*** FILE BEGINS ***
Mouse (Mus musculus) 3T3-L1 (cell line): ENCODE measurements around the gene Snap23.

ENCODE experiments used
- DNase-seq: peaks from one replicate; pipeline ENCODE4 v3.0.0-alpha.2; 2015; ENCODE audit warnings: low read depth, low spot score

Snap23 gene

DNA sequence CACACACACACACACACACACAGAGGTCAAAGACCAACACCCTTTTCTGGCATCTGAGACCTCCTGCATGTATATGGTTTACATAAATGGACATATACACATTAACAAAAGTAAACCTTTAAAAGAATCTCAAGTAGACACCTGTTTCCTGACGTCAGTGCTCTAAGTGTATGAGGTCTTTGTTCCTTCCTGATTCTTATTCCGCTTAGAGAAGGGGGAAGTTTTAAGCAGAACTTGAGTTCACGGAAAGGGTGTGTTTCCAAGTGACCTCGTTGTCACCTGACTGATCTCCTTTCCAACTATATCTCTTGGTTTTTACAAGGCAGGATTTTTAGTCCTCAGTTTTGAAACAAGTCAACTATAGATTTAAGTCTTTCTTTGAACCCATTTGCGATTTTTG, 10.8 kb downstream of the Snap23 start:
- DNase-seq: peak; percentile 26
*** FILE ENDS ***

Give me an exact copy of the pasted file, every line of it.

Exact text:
Mouse (Mus musculus) 3T3-L1 (cell line): ENCODE measurements around the gene Snap23.

ENCODE experiments used
- DNase-seq: peaks from one replicate; pipeline ENCODE4 v3.0.0-alpha.2; 2015; ENCODE audit warnings: low read depth, low spot score

Snap23 gene

DNA sequence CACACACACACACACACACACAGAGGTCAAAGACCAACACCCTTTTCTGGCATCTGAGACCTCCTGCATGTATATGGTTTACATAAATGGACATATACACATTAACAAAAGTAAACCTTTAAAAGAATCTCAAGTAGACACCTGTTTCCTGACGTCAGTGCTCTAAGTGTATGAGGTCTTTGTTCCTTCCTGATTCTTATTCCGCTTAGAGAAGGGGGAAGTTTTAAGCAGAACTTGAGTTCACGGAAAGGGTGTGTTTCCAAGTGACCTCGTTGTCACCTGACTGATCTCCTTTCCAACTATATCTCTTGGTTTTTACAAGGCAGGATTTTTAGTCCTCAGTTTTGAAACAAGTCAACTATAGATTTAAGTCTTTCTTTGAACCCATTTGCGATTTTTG, 10.8 kb downstream of the Snap23 start:
- DNase-seq: peak; percentile 26